I have been seeing this question many times on the hanami chat. The hanami-controller offers as much as Rails in routing. So you get
resources :posts with all accompanying routes.
# apps/web/config/routes.rb resources :posts # $ bundle exec hanami routes GET '/posts', to: Web::Controllers::Posts::Index GET '/posts/new', to: Web::Controllers::Posts::New POST '/posts', to: Web::Controllers::Posts::Create GET '/posts/:id', to: Web::Controllers::Posts::Show GET '/posts/:id/edit', to: Web::Controllers::Posts::Edit PATCH '/posts/:id', to: Web::Controllers::Posts::Update DELETE '/posts/:id', to: Web::Controllers::Posts::Destroy
DELETE’ing a resource
The problem I have seen mostly is because a lot of people expect it to work like in Rails. Rails is a very mature framework and a lot of nuances have been taken care of. Hanami is still getting its feet on the road and its ready for production if you are willing to write a little more code than in Rails.
The way Rails does it is by simulating a
form using the
POST HTTP verb. Since most browser vendors only support HTTP protocols GET, POST and PUT verbs. The DELETE verb needs a workaround. When you click a link that implements a delete action. JQueryUJS intercepts that click and presents an alert, after you confirm. The action is sent as a form post. So in the form below, your submit action is sent as a
POST, the param[:_method] is used to initiate the
#destroy action on your
<form action="/posts/1234" method="post"> <input type="hidden" name="_method" value="delete"> <!-- ... --> </form>
In Hanami however, unless you include
JQueryUJS. You will have to do this manually. So lets take one of my favourite approach.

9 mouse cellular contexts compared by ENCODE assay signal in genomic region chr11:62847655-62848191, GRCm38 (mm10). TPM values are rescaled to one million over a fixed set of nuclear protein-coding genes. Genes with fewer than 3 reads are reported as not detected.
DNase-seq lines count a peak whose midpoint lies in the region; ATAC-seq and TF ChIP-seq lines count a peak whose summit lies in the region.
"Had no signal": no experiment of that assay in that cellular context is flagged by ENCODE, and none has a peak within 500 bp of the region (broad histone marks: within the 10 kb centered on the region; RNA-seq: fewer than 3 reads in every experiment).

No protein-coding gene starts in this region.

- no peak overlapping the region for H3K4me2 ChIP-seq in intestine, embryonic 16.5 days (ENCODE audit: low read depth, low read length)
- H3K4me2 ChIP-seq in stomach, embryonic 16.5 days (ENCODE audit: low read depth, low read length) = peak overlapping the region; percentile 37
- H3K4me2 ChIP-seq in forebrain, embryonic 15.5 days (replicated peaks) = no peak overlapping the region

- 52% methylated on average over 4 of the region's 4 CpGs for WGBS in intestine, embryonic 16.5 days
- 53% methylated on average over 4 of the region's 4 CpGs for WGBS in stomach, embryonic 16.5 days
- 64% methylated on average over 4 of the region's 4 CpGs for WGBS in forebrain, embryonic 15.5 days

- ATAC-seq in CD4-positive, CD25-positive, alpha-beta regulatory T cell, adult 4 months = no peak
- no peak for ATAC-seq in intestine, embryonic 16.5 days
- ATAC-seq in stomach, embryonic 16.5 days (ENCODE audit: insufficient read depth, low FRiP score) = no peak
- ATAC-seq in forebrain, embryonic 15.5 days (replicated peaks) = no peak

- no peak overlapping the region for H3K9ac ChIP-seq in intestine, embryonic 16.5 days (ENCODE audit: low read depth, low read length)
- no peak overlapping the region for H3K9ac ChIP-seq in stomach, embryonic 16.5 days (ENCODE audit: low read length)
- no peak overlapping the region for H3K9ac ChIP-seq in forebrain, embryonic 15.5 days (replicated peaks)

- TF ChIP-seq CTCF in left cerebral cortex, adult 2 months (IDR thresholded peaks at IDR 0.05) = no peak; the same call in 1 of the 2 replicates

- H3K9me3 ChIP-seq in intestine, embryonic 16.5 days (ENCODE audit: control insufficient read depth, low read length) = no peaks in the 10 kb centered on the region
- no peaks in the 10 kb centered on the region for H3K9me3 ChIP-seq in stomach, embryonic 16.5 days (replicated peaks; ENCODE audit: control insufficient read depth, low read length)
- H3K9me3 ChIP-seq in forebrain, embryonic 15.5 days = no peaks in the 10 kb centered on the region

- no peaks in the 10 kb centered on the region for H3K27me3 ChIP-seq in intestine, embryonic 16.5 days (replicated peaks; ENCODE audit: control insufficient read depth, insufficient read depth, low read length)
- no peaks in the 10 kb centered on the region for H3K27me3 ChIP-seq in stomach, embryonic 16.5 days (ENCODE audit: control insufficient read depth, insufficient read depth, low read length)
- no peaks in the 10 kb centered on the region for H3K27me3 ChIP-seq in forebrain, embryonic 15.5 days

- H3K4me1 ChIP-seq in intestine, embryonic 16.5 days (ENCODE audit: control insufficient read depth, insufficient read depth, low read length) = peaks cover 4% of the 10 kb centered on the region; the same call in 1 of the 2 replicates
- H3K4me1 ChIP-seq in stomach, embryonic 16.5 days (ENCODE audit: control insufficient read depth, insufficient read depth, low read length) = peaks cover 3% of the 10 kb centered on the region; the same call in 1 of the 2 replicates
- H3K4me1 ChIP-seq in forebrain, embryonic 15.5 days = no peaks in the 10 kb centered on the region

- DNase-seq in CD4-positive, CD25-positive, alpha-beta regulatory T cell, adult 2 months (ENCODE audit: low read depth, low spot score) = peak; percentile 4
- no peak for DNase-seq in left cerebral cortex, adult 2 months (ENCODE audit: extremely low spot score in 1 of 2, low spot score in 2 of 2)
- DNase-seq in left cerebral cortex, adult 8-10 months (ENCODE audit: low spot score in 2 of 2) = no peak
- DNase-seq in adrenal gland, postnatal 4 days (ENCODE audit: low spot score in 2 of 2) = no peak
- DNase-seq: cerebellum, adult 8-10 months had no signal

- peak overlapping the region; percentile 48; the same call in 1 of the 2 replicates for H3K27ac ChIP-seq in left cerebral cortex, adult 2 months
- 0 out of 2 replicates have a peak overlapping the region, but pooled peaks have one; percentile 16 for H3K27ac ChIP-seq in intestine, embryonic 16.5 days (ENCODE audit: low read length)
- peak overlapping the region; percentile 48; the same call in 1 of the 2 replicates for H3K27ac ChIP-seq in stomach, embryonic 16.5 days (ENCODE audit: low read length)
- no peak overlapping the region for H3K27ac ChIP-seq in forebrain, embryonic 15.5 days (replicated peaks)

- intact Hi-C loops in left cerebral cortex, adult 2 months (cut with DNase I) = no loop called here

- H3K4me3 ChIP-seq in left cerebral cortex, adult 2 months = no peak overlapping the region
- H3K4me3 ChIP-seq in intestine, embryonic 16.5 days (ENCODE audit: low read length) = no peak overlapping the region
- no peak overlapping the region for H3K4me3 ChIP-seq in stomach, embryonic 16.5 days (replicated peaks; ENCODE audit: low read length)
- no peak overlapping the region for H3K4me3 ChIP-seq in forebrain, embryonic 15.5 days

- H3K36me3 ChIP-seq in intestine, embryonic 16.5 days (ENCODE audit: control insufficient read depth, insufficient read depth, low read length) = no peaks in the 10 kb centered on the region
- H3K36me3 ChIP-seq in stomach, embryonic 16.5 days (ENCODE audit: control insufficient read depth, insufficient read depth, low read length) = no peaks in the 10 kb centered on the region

# action code module Web::Controllers::Posts class Destroy include Web::Action params do required(:id).filled end.valid? def initialize(post: PostRepository) @post = post.new.find(params[:id]) # @comments = CommentRepository.new.for_post(@post.id) # @user = UserRepository.new.find(@post.user_id) end def call(params) # redirect_to '/' unless authorize!(@user, @post) if @post @post.destroy redirect_to '/' else # handle error end end end end
Its relatively straightforward. Now we just need to setup our route to:
DELETE '/posts/:id', to: Web::Controllers::Posts::Destroy
form_for post, routes.post_path(id: post.id), method: :delete, class: 'uk-form' do submit 'Destroy', class: 'uk-button uk-button-danger' end
This will produce a form similar to the following:
<form id="post-form" action="/posts/1234" class="uk-form"> <input type="hidden" name="_method" value="delete"> <input type="hidden" name="authenticity_token" value="f755bb0ed134b76c4" /> <input type="submit" name="commit" value="Destroy" class="uk-button uk-button-danger" /> </form>